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Rambler 173 [Unreasonable fears of pedantry]
by [?]

No. 173. TUESDAY, NOVEMBER 12, 1751.

Quo virtus, quo ferat error.
HOR. De Ar. Poet. 308.

Now say, where virtue stops, and vice begins?

As any action or posture, long continued, will distort and disfigure the limbs; so the mind likewise is crippled and contracted by perpetual application to the same set of ideas. It is easy to guess the trade of an artizan by his knees, his fingers, or his shoulders: and there are few among men of the more liberal professions, whose minds do not carry the brand of their calling, or whose conversation does not quickly discover to what class of the community they belong.

These peculiarities have been of great use, in the general hostility which every part of mankind exercises against the rest, to furnish insults and sarcasms. Every art has its dialect, uncouth and ungrateful to all whom custom has not reconciled to its sound, and which therefore becomes ridiculous by a slight misapplication, or unnecessary repetition.

The general reproach with which ignorance revenges the superciliousness of learning, is that of pedantry; a censure which every man incurs, who has at any time the misfortune to talk to those who cannot understand him, and by which the modest and timorous are sometimes frighted from the display of their acquisitions, and the exertion of their powers.

The name of a pedant is so formidable to young men when they first sally from their colleges, and is so liberally scattered by those who mean to boast their elegance of education, easiness of manners, and knowledge of the world, that it seems to require particular consideration; since, perhaps, if it were once understood, many a heart might be freed from painful apprehensions, and many a tongue, delivered from restraint.

Pedantry is the unseasonable ostentation of learning. It may be discovered either in the choice of a subject, or in the manner of treating it. He is undoubtedly guilty of pedantry, who, when he has made himself master of some abstruse and uncultivated part of knowledge, obtrudes his remarks and discoveries upon those whom he believes unable to judge of his proficiency, and from whom, as he cannot fear contradiction, he cannot properly expect applause.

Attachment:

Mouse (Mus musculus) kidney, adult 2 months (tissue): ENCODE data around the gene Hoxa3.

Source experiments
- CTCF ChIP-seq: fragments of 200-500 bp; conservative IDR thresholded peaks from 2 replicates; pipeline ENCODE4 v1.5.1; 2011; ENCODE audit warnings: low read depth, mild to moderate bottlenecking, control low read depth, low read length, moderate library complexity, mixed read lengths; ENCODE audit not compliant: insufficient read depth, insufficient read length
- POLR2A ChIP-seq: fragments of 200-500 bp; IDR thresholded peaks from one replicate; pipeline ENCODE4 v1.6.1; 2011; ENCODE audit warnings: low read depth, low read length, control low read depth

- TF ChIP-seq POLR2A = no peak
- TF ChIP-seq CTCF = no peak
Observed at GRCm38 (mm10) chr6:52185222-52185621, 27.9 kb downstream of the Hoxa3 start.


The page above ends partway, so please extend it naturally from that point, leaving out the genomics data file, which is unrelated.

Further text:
To this errour the student is sometimes betrayed by the natural recurrence of the mind to its common employment, by the pleasure which every man receives from the recollection of pleasing images, and the desire of dwelling upon topicks, on which he knows himself able to speak with justness. But because we are seldom so far prejudiced in favour of each other, as to search out for palliations, this failure of politeness is imputed always to vanity; and the harmless collegiate, who, perhaps, intended entertainment and instruction, or at worst only spoke without sufficient reflection upon the character of his hearers, is censured as arrogant or overbearing, and eager to extend his renown, in contempt of the convenience of society and the laws of conversation.

All discourse of which others cannot partake, is not only an irksome usurpation of the time devoted to pleasure and entertainment, but what never fails to excite very keen resentment, an insolent assertion of superiority, and a triumph over less enlightened understandings. The pedant is, therefore, not only heard with weariness, but malignity; and those who conceive themselves insulted by his knowledge, never fail to tell with acrimony how injudiciously it was exerted.

To avoid this dangerous imputation, scholars sometimes divest themselves with too much haste of their academical formality, and in their endeavours to accommodate their notions and their style to common conceptions, talk rather of any thing than of that which they understand, and sink into insipidity of sentiment and meanness of expression.

There prevails among men of letters an opinion, that all appearance of science is particularly hateful to women; and that therefore, whoever desires to be well received in female assemblies, must qualify himself by a total rejection of all that is serious, rational, or important; must consider argument or criticism, as perpetually interdicted; and devote all his attention to trifles, and all his eloquence to compliment.